Analysis of protein expression

Cyclin D1 and pS2 are the direct downstream genes of ERα, and play an important role in the cell cycle, cell differentiation and proliferation. We investigated ERα, cyclin D1 and pS2 expression by western blot analysis in the SP cells. Firstly, total protein was extracted from the isolated SP and NSP cells by radioimmunoprecipitation assay (RIPA) lysis buffer. Following centrifugation, the supernatants were collected. Total protein concentrations were measured using the BCA assay kit. Clarified protein lysates were electrophoretically resolved on a denaturing SDS polyacrylamide gel (8–12%) and electrotransferred onto nitrocellulose membranes.

The membranes were firstly blocked in 5% non-fat dry milk in Tris-buffered saline (TBS) for 2 h, and then probed with specific primary antibodies against ERα (ab10286), cyclin D1 (ab62151), pS2 (ab92377), purchased from Abcam (Hong Kong, China). Immunopositive bands were detected using the chemiluminescence detection system (Amersham Biosciences, Piscataway, NJ, USA) and autoradiography. The western blot analysis results were scored as positive if the band of interest was present at the expected molecular weight. All analyses were performed in triplicate.

Transfection of let-7a into SP cells

The let-7a sequence was synthesized and cloned into the carrier plasmid, pGenesil, by GenePharma Co., Ltd. (Shanghai, China), which contained neo gene; pGenesil-control was also constructed by GenePharma Co., Ltd. The resulting plasmids were labeled pGenesil-let-7a and pGenesil-control, confirmed by restriction enzyme digestion and agarose gel electrophoresis. In order to determine the effects of let-7a on ERα, the pGenesil-let-7a plasmid was transfected into the SP cells from the MCF-7 and T47-D cell lines, using Lipofectamine 2000 according to the manufacturer’s instructions. After 48 h, the cells were placed in selection medium, and let-7a was detected. After the transfection of let-7a into MCF-7 and T47-D SP cells, we examined the mRNA and protein expression of ERα. We also examined the protein expression levels of cyclin D1 and pS2 after transfection. The protocols were as described above.

Flow cytometry

MCF-7 and T47-D SP cells which were transfected with the let-7a and pGenesil-control plasmids were divided into the following four groups: i) MCF-7 let-7a positive group, ii) MCF-7 control group, iii) T47-D let-7a positive group and iv) T47-D control group.

For analysis of the apoptosis rates, 5×105 cells from each group were collected, and then washed with PBS twice. Flow cytometric analysis was carried out according to standard procedures. The cells were resuspended in 500 μl binding buffer, and then 5 μl Annexin V-FITC and 10 μl PI (both from BD Biosciences) were added. The mixture was gently vortexed and then incubated for 15 min at 18–28°C in the dark. The cells were analyzed by flow cytometry within 1 h of incubation and all analyses were performed in triplicate.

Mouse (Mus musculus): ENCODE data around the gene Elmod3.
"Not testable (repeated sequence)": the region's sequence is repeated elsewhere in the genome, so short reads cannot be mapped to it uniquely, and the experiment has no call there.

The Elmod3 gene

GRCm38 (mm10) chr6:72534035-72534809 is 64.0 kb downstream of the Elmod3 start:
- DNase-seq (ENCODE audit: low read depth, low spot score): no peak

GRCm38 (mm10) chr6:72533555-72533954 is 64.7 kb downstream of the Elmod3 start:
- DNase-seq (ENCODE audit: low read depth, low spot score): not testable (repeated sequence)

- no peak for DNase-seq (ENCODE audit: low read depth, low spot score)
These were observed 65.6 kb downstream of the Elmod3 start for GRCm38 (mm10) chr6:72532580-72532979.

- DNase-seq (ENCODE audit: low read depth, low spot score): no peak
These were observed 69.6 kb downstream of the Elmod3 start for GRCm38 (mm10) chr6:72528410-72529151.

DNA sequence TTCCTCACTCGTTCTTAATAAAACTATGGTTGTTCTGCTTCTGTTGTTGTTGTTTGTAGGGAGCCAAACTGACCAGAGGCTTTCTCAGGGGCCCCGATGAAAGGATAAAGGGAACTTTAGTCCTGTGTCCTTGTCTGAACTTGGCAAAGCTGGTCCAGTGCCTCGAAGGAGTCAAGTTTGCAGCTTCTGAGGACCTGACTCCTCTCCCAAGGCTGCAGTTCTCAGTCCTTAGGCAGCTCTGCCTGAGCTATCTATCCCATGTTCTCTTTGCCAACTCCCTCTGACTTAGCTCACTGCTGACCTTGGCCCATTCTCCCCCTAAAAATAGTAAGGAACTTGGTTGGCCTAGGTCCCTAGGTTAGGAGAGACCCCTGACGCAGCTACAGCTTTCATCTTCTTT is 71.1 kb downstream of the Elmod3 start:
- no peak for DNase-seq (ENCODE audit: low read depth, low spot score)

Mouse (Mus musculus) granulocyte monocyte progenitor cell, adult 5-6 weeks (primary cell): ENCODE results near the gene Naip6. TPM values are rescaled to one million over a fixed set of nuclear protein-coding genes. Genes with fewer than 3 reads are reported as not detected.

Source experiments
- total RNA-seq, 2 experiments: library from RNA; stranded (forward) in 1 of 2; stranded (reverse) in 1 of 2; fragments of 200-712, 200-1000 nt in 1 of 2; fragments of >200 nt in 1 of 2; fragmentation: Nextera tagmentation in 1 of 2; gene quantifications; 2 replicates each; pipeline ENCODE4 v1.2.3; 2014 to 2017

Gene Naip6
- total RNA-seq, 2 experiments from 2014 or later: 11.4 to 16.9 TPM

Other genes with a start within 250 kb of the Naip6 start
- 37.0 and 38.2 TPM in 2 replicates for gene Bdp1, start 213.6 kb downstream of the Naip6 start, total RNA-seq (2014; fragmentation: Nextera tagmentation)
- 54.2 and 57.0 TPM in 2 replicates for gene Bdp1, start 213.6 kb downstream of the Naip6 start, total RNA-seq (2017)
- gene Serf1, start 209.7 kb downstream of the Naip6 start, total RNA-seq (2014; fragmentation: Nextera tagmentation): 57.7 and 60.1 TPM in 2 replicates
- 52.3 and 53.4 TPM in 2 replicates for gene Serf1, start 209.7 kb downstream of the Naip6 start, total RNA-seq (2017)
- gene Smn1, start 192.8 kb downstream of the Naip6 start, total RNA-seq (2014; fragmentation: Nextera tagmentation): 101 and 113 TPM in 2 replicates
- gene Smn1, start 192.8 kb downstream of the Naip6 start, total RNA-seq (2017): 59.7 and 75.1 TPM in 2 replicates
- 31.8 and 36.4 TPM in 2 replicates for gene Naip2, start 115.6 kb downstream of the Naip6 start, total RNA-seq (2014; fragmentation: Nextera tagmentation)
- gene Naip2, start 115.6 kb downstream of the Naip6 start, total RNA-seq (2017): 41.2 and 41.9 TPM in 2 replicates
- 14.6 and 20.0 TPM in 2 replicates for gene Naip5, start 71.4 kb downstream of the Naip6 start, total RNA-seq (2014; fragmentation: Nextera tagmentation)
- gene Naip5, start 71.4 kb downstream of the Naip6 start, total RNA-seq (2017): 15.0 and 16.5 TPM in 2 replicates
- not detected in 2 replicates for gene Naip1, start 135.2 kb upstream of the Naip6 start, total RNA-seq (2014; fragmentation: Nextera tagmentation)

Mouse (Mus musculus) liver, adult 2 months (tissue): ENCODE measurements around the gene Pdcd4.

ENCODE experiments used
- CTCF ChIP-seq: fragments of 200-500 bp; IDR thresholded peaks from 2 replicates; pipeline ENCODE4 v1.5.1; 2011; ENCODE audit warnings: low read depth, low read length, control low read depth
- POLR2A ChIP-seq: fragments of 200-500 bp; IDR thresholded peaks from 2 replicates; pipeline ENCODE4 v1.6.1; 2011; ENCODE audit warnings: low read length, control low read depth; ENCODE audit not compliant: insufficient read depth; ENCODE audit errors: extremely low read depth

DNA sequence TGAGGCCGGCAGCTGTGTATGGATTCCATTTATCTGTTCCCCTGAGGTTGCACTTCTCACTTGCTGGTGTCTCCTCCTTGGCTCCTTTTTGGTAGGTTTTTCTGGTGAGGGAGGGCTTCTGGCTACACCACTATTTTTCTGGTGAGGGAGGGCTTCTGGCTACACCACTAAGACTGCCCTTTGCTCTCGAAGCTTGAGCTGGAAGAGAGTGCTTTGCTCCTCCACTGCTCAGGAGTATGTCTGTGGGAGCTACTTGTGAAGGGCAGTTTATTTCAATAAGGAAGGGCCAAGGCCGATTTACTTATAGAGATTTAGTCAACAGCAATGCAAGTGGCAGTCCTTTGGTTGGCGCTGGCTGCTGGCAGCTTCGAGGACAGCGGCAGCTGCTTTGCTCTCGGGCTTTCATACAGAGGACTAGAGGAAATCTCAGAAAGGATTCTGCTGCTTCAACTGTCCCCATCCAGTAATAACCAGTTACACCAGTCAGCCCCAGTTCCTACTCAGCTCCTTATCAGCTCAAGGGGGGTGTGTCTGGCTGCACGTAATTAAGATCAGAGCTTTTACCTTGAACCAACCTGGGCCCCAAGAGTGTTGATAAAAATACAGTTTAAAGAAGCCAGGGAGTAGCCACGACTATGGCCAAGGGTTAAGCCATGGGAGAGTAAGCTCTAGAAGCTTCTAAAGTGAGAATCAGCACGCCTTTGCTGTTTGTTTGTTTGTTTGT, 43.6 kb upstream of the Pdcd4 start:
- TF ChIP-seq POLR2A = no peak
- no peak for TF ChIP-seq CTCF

For cell cycle analysis, 5×105 cells were collected, washed twice with PBS, and then fixed with ice-cold 70% ethanol for 24 h at 4°C. The fixed cells were then stained with PI for 30 min at 37°C; finally all samples were analyzed by flow cytometry. Cell cycle analysis of DNA contents was performed using MultiCycle software. All analyses were performed in triplicate.

Statistical analysis

All statistical analyses were performed using SPSS13.0 software (IBM Corp., Armonk, NY, USA). The results are presented as the means ± standard deviation (SD). The intragroup differences of the miRNAs and protein expression were assessed by the analysis of variance (ANOVA) test. The statistical differences of let-7 and its downstream genes between the four groups were determined using the Student’s t-test. A P-value <0.05 was considered to indicate a statistically significant difference.

Results

Expression of let-7 and ERα in clinical specimens

The results of quantitative real-time PCR showed that let-7 miRNAs were downregulated in tumor tissues compared to normal tissues. Among all let-7 miRNAs, the differences of let-7a, let-7b and let-7c between the two groups were the most significant (Fig. 1A and C); on the contrary, ERα was significantly upregulated in the cancer tissues compared to the normal tissues (Fig. 1B and D). A significant inverse correlation was observed.

Isolation of SP cells

The SP cells from the MCF-7 and T47-D cells accounted for 5.0 and 3.3% of the total population, respectively. As expected, verapamil inhibited the proportion of SP cells. The proportion of MCF-7 and T47-D SP cells dropped to 0.4 and 0.1%, respectively when verapamil was added into the process of separation in the control group. Representative data are shown in Fig. 2; these data are in general agreement with previous studies (2630).

Expression of let-7 and its correlation with ERα mRNA

The results of quantitative real-time PCR showed that let-7 miRNAs were downregulated in the SP cells compared to the NSP cells; among them, let-7a/b/c were significantly downregulated (Fig. 3A and C); on the contrary, ERα was upregulated in the SP cells compared to the NSP cells (Fig. 3B and D). These two factors had a significant inverse correlation.

Expression of ERα downstream genes

We assessed the protein expression level of ERα, cyclin D1 and pS2 in SP and NSP cells. The expression of ERα, cyclin D1 and pS2 were significantly higher in the SP compared to the NSP cells; importantly, we detected an inverse correlation between cyclin D1, pS2 and let-7 (Fig. 4).

Let-7 targets ERα signaling pathway